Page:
On March 7, 1945, the Navy placed an order for 100 production FD-1s.  The first flight of an FD-1 took place on November 28, 1946, and deliveries to Navy squadrons began on July 23, 1947.  As this happened, Douglas Aircraft again began producing fighters for the Navy, and the D manufacturer’s designation reverted back to that company.  McDonnell was then assigned the H designation, and the new aircraft became the FH-1 instead of FD-1.  The XFD-1s were likewise redesignated XFH-1s.

The FH-1s differed from the prototypes in that rounded tips of the tail surfaces were replaced with squared tips, and the size of the vertical tail was increased.  The design of the canopy was slightly changed as well, and the overall length increased from 37 feet, 3 inches, to 38 feet, 9 inches.

When World War II ended, the Navy cut the order from one hundred to sixty aircraft.  But these sixty Phantoms were the first jet fighters to enter squadron service with both the Navy and Marine Corps.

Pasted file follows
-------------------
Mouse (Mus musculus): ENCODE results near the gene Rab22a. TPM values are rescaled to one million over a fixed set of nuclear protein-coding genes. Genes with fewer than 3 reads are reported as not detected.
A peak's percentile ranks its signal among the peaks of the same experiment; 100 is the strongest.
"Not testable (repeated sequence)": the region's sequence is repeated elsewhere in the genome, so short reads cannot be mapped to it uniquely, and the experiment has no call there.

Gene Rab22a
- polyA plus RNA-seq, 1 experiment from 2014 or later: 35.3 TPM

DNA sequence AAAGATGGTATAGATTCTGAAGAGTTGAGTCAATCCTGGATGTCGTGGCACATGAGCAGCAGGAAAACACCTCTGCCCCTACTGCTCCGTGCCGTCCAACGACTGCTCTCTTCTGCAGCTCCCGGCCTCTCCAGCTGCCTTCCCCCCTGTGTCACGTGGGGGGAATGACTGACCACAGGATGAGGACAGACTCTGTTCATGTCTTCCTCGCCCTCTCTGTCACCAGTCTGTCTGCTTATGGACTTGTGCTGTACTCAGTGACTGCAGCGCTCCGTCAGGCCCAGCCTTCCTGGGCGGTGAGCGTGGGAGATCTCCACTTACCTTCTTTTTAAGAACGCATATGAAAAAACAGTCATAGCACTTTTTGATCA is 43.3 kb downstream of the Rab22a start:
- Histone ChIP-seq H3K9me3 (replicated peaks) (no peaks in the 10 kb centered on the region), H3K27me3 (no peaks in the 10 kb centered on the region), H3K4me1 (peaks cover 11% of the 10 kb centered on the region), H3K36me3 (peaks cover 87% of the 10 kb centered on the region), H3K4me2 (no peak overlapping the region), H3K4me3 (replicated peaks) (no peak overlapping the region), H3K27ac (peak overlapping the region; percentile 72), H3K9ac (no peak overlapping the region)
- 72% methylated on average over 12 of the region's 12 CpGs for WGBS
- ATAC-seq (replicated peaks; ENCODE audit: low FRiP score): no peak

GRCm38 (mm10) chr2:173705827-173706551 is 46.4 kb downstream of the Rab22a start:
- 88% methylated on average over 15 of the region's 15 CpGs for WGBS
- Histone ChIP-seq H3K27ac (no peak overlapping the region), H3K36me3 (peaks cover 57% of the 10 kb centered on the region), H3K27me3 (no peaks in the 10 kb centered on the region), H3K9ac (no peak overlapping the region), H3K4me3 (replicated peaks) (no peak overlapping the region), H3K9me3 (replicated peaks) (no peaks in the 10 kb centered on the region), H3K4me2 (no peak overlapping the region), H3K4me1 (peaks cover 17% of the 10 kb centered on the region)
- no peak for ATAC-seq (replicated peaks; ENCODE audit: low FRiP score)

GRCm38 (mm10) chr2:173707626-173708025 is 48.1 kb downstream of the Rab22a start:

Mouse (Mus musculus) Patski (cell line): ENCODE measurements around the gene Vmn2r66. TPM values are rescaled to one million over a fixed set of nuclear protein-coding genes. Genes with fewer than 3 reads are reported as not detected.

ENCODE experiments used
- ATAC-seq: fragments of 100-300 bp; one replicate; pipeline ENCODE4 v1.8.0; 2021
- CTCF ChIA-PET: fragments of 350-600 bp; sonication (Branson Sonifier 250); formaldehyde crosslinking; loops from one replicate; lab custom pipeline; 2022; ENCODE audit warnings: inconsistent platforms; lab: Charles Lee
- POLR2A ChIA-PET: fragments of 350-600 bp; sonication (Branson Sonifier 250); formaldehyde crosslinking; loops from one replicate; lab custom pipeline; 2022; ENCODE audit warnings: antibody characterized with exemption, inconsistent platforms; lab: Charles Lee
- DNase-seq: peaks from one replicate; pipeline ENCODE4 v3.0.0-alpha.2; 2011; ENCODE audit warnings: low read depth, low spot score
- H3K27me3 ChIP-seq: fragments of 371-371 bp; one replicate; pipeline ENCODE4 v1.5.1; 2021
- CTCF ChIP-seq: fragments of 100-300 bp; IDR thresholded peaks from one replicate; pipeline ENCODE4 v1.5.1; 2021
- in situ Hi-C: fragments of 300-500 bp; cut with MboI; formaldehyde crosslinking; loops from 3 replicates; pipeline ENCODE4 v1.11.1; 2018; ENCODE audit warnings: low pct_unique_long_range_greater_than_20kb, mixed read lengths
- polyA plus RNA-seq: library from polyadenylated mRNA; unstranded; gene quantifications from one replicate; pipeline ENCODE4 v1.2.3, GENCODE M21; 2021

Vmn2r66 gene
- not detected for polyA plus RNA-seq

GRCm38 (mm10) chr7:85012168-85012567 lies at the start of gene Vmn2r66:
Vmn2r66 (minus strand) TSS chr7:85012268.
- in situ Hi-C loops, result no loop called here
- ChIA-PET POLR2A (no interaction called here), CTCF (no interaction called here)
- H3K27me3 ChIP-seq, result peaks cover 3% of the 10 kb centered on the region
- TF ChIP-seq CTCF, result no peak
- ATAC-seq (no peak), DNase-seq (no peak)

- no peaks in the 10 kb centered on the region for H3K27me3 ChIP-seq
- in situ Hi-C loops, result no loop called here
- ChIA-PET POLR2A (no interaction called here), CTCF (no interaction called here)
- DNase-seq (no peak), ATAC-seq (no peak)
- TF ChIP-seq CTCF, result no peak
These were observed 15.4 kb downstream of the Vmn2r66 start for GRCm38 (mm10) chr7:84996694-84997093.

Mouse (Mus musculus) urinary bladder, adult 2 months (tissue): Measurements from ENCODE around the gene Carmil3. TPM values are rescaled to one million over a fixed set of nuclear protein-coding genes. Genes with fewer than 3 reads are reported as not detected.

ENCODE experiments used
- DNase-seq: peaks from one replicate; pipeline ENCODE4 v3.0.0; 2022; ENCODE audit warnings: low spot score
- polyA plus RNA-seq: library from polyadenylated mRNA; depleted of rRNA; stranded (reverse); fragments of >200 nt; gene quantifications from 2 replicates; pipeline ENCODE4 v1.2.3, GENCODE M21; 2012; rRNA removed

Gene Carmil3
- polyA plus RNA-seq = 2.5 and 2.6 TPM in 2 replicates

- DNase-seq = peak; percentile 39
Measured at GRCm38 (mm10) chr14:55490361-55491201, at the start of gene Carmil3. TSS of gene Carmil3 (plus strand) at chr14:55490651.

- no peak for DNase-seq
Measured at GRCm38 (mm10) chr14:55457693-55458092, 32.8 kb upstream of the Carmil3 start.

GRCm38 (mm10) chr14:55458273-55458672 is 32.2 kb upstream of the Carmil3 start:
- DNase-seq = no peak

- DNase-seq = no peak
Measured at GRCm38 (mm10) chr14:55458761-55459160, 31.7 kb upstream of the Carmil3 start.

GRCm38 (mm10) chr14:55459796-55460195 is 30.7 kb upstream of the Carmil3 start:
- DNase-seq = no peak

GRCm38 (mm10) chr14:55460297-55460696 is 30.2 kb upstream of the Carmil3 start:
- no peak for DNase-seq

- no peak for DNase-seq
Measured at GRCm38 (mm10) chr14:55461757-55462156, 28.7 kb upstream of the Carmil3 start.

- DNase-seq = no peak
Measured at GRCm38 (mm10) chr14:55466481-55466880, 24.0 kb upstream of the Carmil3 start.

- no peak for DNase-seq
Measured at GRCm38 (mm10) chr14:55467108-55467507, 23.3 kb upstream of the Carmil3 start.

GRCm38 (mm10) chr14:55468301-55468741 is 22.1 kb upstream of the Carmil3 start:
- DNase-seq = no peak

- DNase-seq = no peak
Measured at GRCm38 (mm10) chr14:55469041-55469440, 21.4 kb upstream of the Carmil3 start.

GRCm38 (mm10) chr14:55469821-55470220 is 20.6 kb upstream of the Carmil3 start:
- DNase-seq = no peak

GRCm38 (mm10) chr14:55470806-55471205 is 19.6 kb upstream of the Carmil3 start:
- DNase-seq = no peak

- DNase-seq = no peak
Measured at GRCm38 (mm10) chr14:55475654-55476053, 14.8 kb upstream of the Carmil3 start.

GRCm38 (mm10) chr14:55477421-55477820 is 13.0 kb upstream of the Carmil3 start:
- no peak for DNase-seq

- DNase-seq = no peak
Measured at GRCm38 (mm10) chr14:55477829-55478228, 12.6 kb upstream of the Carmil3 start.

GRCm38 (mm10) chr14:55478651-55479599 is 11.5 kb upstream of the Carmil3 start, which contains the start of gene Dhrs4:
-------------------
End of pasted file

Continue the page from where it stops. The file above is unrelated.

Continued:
The first Navy squadron to become operational with the FH-1 was VF-17A which conducted carrier qualifications aboard the light carrier USS SAIPAN, CVL-48.  The Marine Corps’ flight demonstration team, called the “Marine Phantoms,” was the first such team to equip with jet aircraft when it acquired FH-1 Phantoms.  This team was subsequently renamed the “Flying Leathernecks.”

Deliveries were completed by May 27, 1948.  After serving with several Navy and Marine squadrons, the last of the FH-1s were taken out of front line service by July 1, 1950.  The last unit to operate the Phantom was VMF-122.

FH-1 Phantom General Photos:

This set consists of general photographs showing the XFD-1/XFH-1 and FH-1 Phantoms in service with the U. S. Navy and U. S. Marine Corps.  Included are two photos of the FH-1 on display at the National Naval Aviation Museum in Pensacola, Florida. One photo of an FH-1 with a civil registry is also in this set.

Most of the photographs in this set were obtained from the National Naval Aviation Museum and the National Archives.

FH-1 Phantom Detail Photo Set: